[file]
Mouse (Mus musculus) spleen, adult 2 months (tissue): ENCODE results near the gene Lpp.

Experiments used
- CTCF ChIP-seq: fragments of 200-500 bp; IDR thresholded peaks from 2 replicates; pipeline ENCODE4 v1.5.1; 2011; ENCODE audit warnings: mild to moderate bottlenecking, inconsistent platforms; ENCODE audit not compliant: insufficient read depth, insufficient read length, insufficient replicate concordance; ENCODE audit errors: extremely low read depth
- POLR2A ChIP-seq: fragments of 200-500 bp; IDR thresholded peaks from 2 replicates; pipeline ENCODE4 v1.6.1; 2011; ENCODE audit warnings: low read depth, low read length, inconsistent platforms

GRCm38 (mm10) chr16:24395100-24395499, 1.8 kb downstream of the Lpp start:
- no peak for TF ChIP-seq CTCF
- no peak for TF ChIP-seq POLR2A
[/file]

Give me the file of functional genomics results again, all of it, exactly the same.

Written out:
Mouse (Mus musculus) spleen, adult 2 months (tissue): ENCODE results near the gene Lpp.

Experiments used
- CTCF ChIP-seq: fragments of 200-500 bp; IDR thresholded peaks from 2 replicates; pipeline ENCODE4 v1.5.1; 2011; ENCODE audit warnings: mild to moderate bottlenecking, inconsistent platforms; ENCODE audit not compliant: insufficient read depth, insufficient read length, insufficient replicate concordance; ENCODE audit errors: extremely low read depth
- POLR2A ChIP-seq: fragments of 200-500 bp; IDR thresholded peaks from 2 replicates; pipeline ENCODE4 v1.6.1; 2011; ENCODE audit warnings: low read depth, low read length, inconsistent platforms

GRCm38 (mm10) chr16:24395100-24395499, 1.8 kb downstream of the Lpp start:
- no peak for TF ChIP-seq CTCF
- no peak for TF ChIP-seq POLR2A